COLORADO SPRINGS, Colo. – Jiyai Shin wants to perform for her fans; she wants to deliver a good story to the media; she wants to win for her country.
But most of all, she strives to please dad.
Shin went into the Wegmans LPGA Championship two weeks ago with high expectations after a pair of top-10 finishes in the previous two events. Instead, her ball-striking was the worst it has been in years. She tied for 34th and left depleted.
“I tried to push myself,” said Shin, winless so far in nine events in 2011 and looking for her first U.S. Women’s Open trophy.
Shin said that at the beginning of her career, pressure was a like a friend: “All the time, right next to me.”
Korean fans and media used to impress upon Shin that anything less than first was a failure. Now she gets fan letters and Tweets encouraging her to enjoy life. That has helped put that cute-as-a-button smile back on Shin’s face.
Paula Creamer won the U.S. Women’s Open on July 11.
Betsy King of Reading, Pa. struggles to stand after teeing up her ball on the fifth hole during the third round at the US Women’s Open Saturday July 22, 2000 in Gurnee, Ill. King injured her back on the second tee, but finished the round 10-over-par for the day.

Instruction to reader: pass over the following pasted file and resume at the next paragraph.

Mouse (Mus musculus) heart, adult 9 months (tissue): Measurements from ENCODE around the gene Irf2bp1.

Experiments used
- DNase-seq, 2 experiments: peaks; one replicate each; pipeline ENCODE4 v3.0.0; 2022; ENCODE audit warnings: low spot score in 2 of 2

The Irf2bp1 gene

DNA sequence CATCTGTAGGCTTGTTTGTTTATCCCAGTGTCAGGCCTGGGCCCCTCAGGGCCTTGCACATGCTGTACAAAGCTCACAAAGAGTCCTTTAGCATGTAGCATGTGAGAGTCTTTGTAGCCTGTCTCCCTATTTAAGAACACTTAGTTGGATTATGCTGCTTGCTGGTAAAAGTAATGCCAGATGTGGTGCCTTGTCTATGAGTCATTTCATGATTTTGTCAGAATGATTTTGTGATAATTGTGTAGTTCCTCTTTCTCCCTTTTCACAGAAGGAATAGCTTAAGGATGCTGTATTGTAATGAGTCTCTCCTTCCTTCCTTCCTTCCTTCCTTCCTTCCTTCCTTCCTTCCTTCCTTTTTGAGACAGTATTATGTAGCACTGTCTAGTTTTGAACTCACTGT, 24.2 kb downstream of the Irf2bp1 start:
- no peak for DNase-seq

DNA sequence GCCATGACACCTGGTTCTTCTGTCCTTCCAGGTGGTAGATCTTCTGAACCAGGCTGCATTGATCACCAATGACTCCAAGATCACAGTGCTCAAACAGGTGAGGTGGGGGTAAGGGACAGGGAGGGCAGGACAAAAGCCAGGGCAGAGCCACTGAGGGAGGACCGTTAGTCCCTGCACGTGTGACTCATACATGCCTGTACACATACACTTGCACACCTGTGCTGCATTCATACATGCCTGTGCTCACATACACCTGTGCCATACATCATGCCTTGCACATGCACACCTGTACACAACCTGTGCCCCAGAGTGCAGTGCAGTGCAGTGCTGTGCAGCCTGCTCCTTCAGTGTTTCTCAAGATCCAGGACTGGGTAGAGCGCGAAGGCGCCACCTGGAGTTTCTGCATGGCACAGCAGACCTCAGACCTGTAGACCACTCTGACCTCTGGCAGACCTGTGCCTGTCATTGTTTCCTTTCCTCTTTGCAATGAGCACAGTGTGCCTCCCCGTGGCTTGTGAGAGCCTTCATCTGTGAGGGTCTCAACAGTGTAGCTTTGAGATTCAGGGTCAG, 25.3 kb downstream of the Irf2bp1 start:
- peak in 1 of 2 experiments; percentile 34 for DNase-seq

Michael Jordan enjoys a laugh with Michelle McGann during a three hole exhibition at the US Women’s Open Tuesday July 18, 2000 in Libertyville, Ill. McGann and Laura Davies defeated Jordan and Nancy Lopez.
Karrie Webb, of Queensland, Australia, holds the U.S. Women’s Open trophy after winning the event Sunday July 23, 2000 in Gurnee, Ill. Webb finished at 6-under 282, five strokes ahead of everyone else.
Brenda Corrie Kuehn takes a drink as she waits to hit her tee shot on the second hole at Pine Needles Lodge and GC in Southern Pines, N.C., Tuesday May 29, 2001, during practice for the U.S. Women’s Open. Kuehn wore men’s golf shirts and carried 25 extra pounds in the eighth month of her pregnancy. But she expected a normal golf experience for the U.S. Women’s Open.
Morgan Pressel, 13, chips to the third green at Pine Needles Lodge and GCi n Southern Pines, N.C., Thursday, May 31, 2001 during the first round of the U.S. Women’s Open golf championship.
Karrie Webb, of Australia, celebrates her victory at the Pine Needles Lodge and GC in Southern Pines, N.C., Sunday June 3, 2001, on the 18th hole after winning the U.S. Women’s Open.
Karrie Webb, of Australia, holds the trophy at the Pine Needles Lodge and GC in Southern Pines, N.C., Sunday June 3, 2001 after winning the U.S. Women’s Open.
Patty Sheehan, left, puts her arm around Nancy Lopez as Lopez waves to the gallery on the 18th hole of the Prairie Dunes course during the second round of the U.S. Women’s Open, Friday, July 5, 2002, in Hutchinson, Kan.
Karrie Webb throws her club in the air and kicks it on the 14th fairway Friday afternoon, July 5, 2002, during the second round of the U.S. Women’s Open at Prairie Dunes in Hutchinson, Kan. Webb, the two-time defending champion, missed the cut with a two-round total of 12-over-par 152.